MRI - What You Need to Know

Magnetic Resonance Imaging (MRI) is technology that allows a healthcare professional to get pictures of the internal, “non-bony” parts of your body to diagnose illness or injury. The MRI scanner is a huge, tube-shaped magnet that does not use X-rays to outline or see the spot your doctor or other provider wants to take a closer look at.


Before Your MRI

Ask your healthcare professional to explain why you need to have the procedure and what it will involve. Also ask how long the test will take, and when you will find out the results. 

There are two types of MRI machines: open and closed. Open MRI machines provide more open space around your head and body, but the pictures taken may not be as good as pictures taken in a closed MRI machine. 

It is important to know in advance that when you are lying in the MRI machine you will have to remain very still so the pictures being taken will be as clear and accurate as possible. If you are afraid of closed spaces (claustrophobia), very nervous, or think you might not be able to lie still for a period of time, you should talk with your doctor and the MRI personnel. You may be able to have sedation or anesthesia to help you lie still or relieve your anxiety.

Sedation or Anesthesia for MRI

If you need or desire to have sedation or anesthesia for MRI, ask if your MRI facility offers these services. Talk with the professional who will provide your sedation or anesthesia so all your questions are answered. You will be told not to drink or eat before your MRI test. Be certain to tell the sedation or anesthesia professional about any allergies you may have, any medications you are taking (including herbal or over the counter products), or problems you or a family member have had with anesthesia. If you have sedation or anesthesia, a small intravenous needle will need to be placed in your hand or arm. 

Your sedation or anesthesia professional will help position you on the MRI table and will watch over you throughout your procedure, constantly monitoring your blood pressure, your heart rate and rhythm, oxygen level, and respiration. During the test, an intercom allows you to talk to people at any time.

Young Children and MRI

Very young children will probably need sedation or anesthesia for the procedure. You should discuss exactly what to expect with your doctor and anesthesia professional. Then talk with your child about the procedure. Many MRI facilities allow a parent to stay in the room with the child.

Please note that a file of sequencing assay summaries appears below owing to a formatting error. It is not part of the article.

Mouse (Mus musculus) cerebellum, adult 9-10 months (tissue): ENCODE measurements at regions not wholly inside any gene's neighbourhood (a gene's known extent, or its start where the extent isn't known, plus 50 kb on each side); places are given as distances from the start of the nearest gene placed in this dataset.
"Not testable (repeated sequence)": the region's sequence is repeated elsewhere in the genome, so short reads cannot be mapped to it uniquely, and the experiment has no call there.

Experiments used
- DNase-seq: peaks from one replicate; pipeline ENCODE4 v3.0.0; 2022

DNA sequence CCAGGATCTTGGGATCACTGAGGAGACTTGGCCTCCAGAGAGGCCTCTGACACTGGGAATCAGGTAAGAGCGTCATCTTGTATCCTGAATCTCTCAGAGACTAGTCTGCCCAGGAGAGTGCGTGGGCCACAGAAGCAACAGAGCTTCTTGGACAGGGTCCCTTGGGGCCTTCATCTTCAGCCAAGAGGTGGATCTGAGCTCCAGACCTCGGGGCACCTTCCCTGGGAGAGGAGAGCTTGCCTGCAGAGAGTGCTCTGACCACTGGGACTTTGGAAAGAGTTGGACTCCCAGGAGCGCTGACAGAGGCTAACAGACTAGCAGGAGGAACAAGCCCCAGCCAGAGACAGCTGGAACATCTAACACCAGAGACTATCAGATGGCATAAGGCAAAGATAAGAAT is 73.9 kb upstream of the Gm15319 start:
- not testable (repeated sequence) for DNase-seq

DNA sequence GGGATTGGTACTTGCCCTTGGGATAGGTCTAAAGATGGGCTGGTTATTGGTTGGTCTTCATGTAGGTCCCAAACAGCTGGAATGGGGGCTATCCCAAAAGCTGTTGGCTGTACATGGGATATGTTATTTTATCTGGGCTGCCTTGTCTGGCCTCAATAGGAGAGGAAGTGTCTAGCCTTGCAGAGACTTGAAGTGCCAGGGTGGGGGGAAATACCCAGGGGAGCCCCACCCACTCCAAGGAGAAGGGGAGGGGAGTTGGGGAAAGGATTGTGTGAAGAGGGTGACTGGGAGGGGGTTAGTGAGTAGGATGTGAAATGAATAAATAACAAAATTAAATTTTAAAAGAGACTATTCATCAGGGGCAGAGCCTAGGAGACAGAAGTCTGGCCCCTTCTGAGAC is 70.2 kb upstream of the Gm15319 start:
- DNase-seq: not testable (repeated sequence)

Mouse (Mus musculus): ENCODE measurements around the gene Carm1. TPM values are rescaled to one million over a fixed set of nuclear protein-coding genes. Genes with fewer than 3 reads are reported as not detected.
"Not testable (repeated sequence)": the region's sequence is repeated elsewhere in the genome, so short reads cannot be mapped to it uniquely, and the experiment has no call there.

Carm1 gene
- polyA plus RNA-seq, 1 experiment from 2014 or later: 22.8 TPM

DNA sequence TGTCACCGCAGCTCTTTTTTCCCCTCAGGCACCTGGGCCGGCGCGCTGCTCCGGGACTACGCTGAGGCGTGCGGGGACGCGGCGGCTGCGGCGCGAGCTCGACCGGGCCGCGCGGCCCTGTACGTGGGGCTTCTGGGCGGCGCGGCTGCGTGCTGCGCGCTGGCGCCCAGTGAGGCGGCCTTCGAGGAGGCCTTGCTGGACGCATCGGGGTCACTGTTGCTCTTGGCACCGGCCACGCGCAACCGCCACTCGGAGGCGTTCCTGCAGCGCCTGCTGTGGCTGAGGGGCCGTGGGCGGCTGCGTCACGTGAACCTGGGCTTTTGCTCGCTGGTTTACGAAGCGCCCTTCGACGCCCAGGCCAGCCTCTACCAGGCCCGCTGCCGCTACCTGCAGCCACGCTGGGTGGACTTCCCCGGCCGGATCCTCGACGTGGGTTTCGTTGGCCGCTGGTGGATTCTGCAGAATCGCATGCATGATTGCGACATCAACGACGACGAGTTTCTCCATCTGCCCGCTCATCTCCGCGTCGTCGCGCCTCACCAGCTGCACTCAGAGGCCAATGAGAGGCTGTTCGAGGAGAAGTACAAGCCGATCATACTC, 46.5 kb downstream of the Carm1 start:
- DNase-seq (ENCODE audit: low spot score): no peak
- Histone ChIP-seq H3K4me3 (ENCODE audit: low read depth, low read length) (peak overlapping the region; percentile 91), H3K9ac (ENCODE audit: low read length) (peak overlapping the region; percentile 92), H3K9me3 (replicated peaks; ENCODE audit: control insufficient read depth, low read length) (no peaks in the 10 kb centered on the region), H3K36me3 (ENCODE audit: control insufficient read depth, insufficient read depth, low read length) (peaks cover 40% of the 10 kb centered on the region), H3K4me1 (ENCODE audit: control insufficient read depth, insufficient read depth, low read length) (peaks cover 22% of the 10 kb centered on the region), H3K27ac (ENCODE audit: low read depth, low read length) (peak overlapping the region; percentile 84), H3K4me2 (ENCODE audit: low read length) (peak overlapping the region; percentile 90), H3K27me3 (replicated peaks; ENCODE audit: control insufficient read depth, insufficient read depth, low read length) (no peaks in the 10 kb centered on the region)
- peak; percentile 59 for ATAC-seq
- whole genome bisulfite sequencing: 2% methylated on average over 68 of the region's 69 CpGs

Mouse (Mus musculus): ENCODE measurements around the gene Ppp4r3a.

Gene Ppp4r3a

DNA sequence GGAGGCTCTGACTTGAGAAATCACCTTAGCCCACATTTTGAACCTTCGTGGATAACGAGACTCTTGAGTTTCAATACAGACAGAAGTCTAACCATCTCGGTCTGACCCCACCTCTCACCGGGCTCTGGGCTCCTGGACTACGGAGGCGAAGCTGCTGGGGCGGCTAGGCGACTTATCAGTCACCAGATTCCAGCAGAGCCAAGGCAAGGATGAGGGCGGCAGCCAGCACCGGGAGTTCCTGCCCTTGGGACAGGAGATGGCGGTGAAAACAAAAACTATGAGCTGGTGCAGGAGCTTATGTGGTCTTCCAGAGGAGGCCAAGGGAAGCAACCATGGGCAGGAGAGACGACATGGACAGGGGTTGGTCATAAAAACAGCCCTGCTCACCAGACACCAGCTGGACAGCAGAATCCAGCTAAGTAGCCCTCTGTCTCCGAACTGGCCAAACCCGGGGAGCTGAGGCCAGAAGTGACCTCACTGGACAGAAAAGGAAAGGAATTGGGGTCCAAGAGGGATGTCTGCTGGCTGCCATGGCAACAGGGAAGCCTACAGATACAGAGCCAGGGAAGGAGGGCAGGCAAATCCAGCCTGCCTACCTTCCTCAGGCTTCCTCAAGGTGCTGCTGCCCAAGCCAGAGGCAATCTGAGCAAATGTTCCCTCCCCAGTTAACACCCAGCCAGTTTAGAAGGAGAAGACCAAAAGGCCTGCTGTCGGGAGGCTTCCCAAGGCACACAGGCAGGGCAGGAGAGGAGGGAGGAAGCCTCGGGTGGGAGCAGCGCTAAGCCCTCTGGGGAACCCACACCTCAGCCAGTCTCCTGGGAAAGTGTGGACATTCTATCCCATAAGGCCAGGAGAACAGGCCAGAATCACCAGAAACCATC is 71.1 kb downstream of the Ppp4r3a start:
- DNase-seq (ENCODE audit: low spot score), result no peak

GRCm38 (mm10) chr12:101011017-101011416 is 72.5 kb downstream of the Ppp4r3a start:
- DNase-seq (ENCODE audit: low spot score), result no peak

What to Expect When You have Your MRI Test

The MRI machine makes a variety of loud clicking, knocking and banging noises. In a closed MRI machine, you may have difficulty hearing. Ear protection is sometimes used by everyone in the area of the MRI machine. Special earphones for listening to music may also be allowed. 

While the MRI procedure does not hurt at all, some patients may feel very warm or hot over the area being scanned. This is normal, but you should tell the MRI technologist if you are worried. Some patients have experienced burns if they are wearing a skin (transdermal) patch, such as a nicotine patch. It is best to remove any patches prior to entering the MRI room.

MRI Safety

Before entering the MRI room, you will need to remove all metal. The MRI scanner is a powerful magnet, and the magnetic field is always active or “on.” Even the smallest metal objects can be pulled into the scanner by the magnet. When this happens, the metal objects can fly through the air and can cause injury to you or your healthcare provider. The MRI personnel will make sure you remove all metal and will assist you before, during, and after your MRI test.

Pacemakers and Other Implants

Tell the MRI personnel about any implants or devices you have, including pacemakers, implantable defibrillators, insulin pumps, dental implants and braces. If you have a pacemaker, you cannot have an MRI test.


MRI should also be used with caution in early pregnancy. MRI is generally not used in the first 12 weeks of pregnancy unless there is a strong medical need to do so. There are other methods of imaging that can be used if you are pregnant.

Online Internet Resources

CRNAs - ​A Tradition of Quality Care 

Certified Registered Nurse Anesthetists (CRNAs) are anesthesia specialists who administer more than 34 million anesthetics to patients in the United States each year. The nurse anesthesia specialty has a history of more than 150 years.

CRNAs represent a commitment to high standards in a demanding field. The educational requirements to become a CRNA are extensive. Prior to applying for admission to a graduate program in nurse anesthesia, a candidate must have a four-year bachelor of science degree in nursing or other appropriate baccalaureate degree, a current license as a registered nurse, and a minimum of one year of acute care nursing experience. The master’s degree nurse anesthesia program itself is 24-36 months, depending on university requirements. CRNAs are board certified, and mandatory continuing education is required for recertification every two years.

Nurse anesthetists provide high-quality anesthesia services combined with personal concern for the health and welfare of patients. They are happy to assist you and offer information about what to expect with your anesthesia.